ESSENTIAL RESTORATION ACCORDING TO THE ORIGINAL DESIGN
The restoration of the Queen’s House and the Warming Room, located nearby, had become all the more necessary since their state of dilapidation prevented them from being open to the public.
The project, launched in 2015, involved cleaning and full restoration of the stonework, framework and roofing. The structures have been strengthened to allow guided tours while the flooring, woodwork and paintwork have been restored according to descriptions in the 18th-century work logbooks, or according to the arrangements made in the early 19th century by Empress Marie-Louise, the wife of Napoleon I and the last person to live here.
The restoration of the Warming Room – an outbuilding containing a kitchen and service areas (pantry, silverware, sideboard, vegetable garden and bread oven) used to prepare meals served in the dining room of the neighbouring Queen’s House – recalls the functioning of the Hamlet and life here during the Ancien Régime.
The replanting of the gardens and surrounding area of these buildings puts the finishing touches to the operation. It restores the Hamlet’s landscape design, as had been previously done in the 1930s, combining its condition when it was replanted for Marie-Louise in 1810 with a few references to the layout for Marie-Antoinette, such as the spiral staircase and vegetable gardens.
AN EXCEPTIONAL REFURNISHING PROJECT
The restoration of the interior decor and refurnishing of the main rooms in the Queen’s House and the Games House were a major part of this operation. Two hundred years after the fall of the Empire, these places have rediscovered their refinement designed for Marie-Louise and the deliberate contrast desired by the French sovereigns between rustic “shabby” exteriors and interiors of mind-blowing luxury.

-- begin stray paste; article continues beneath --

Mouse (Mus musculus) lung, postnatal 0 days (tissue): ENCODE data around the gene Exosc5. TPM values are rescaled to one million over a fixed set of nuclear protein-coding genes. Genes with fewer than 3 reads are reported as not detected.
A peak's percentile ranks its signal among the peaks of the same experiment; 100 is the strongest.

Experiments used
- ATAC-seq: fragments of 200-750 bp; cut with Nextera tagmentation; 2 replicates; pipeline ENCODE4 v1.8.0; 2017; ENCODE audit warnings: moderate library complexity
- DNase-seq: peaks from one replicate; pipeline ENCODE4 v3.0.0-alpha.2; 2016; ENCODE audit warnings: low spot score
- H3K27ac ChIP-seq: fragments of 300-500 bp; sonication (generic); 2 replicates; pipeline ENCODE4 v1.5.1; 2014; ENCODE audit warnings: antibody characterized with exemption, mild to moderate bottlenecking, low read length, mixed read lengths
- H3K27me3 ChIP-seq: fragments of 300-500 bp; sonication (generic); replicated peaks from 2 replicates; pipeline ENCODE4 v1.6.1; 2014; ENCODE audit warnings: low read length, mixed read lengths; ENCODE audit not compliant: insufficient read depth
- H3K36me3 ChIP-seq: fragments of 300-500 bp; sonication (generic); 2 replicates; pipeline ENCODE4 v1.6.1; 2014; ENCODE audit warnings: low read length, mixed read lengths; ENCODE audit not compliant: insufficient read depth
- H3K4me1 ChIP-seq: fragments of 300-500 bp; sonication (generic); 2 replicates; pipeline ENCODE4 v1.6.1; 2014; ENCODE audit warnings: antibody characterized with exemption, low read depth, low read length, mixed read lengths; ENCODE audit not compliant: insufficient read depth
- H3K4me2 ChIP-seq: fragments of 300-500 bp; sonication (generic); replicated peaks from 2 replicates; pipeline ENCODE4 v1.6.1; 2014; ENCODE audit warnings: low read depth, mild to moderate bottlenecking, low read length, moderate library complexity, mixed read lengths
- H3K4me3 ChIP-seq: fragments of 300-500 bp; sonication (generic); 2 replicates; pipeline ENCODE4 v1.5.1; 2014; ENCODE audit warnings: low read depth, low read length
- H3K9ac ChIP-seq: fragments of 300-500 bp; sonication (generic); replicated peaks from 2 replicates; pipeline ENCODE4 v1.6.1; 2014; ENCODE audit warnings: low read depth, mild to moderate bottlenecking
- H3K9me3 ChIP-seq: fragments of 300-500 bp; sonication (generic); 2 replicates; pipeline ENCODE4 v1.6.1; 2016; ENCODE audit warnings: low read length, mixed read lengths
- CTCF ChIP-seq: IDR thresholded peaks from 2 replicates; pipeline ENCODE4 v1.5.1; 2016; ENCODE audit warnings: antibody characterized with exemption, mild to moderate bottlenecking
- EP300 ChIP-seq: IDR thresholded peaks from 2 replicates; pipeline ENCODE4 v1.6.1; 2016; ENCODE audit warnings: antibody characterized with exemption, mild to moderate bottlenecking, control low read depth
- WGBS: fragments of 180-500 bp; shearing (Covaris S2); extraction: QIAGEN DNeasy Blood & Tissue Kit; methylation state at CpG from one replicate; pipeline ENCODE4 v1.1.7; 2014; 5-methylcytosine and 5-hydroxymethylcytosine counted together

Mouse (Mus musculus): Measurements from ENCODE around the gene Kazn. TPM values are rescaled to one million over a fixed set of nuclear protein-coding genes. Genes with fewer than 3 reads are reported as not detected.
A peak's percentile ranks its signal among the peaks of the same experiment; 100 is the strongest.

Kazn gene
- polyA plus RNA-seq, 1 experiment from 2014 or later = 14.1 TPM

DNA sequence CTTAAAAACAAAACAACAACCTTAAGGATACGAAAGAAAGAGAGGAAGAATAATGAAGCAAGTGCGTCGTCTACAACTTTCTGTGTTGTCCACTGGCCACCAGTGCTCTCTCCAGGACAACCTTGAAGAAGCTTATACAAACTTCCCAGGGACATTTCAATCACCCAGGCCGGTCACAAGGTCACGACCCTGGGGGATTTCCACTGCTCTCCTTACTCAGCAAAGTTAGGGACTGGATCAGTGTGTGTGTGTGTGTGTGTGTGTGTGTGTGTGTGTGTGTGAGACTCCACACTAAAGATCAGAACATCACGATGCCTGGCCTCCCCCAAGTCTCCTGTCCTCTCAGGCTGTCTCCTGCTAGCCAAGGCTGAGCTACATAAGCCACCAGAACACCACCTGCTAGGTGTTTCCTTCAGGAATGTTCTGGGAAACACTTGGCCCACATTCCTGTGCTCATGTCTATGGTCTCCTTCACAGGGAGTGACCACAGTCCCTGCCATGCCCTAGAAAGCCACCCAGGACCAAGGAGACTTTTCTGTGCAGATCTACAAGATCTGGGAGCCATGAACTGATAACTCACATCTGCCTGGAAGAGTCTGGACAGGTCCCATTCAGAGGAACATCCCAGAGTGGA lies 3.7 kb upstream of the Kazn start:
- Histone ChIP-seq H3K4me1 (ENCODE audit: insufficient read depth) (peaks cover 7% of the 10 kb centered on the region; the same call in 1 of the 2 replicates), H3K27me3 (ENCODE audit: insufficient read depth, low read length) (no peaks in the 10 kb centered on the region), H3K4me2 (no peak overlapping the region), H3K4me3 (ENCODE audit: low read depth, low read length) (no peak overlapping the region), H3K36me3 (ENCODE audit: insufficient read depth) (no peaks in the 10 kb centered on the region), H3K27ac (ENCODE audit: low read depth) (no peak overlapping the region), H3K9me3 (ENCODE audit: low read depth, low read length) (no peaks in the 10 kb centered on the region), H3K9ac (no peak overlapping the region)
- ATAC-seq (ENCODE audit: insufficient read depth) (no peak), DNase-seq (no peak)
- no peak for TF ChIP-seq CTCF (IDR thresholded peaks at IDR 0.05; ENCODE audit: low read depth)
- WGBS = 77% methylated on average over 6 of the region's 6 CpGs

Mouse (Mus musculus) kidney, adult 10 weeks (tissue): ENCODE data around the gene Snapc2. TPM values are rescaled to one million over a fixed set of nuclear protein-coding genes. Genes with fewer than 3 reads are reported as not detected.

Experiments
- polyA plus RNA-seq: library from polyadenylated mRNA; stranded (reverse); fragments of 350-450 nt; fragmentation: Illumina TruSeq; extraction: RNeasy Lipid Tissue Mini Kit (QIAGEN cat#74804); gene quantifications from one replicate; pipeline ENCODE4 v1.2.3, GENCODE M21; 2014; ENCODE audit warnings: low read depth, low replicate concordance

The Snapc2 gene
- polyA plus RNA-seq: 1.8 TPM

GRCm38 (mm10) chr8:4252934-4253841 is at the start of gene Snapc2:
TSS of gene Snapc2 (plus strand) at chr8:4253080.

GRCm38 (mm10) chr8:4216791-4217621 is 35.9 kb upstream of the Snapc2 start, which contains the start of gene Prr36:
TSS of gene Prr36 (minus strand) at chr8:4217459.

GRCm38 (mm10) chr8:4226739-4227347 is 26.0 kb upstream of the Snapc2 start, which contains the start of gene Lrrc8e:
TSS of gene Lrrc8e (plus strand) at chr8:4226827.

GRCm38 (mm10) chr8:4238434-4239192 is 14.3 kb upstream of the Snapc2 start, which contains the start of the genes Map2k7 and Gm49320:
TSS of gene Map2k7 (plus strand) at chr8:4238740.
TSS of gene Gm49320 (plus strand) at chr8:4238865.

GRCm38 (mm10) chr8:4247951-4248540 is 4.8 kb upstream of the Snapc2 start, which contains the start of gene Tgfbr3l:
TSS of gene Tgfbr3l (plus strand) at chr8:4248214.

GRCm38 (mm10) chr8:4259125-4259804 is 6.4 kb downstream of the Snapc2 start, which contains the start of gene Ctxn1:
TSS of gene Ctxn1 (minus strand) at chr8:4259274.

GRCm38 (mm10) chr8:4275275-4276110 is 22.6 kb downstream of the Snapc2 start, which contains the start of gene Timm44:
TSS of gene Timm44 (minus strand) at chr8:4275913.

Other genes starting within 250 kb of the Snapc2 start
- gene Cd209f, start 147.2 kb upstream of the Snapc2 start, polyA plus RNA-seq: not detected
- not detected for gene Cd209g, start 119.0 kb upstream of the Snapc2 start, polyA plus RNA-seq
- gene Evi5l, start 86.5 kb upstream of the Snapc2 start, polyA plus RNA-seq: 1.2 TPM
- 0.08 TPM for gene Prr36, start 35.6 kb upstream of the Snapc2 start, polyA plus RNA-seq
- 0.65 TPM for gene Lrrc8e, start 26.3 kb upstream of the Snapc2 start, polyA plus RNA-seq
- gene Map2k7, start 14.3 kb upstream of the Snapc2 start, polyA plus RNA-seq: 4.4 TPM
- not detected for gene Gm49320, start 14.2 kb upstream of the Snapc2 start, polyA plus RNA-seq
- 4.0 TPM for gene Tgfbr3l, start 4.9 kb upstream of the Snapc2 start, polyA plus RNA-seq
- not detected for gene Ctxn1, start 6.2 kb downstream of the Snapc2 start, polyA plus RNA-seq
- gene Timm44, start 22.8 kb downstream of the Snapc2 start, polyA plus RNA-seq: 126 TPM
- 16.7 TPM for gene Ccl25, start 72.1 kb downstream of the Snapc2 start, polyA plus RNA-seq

Masons, joiners, carpenters, thatchers, electricians, heating engineers, painters, gardeners… All types of tradesmen (or almost) have taken part in this operation led by Jacques Moulin, Head Architect for Historic Monuments. From cabinetmakers to silk suppliers, trimmings suppliers, upholsterers, ancient textile restorers, leather workers, bronze workers, sculptors and gilders, multiple artistic craftsmen have contributed to the success of the project, managed by Jeremiah Benoit, Head Curator at the Palace of Versailles in charge of the Palaces of Trianon. Once again, the high-level expertise of French craftsmen has been brought to the fore.
A NEW MUSEUM
Over the past few years the improvement of the Estate of Trianon has been a priority for the Palace of Versailles. The full restoration and refurnishing of these spaces, begun in 2008 with the Petit Trianon and continued in 2016 with the presidential apartments in the Grand Trianon and then the Queen’s House in 2018, showcases these unique locations that evoke the intimacy of the monarchs. The Palace of Versailles is constantly opening new doors to its visitors.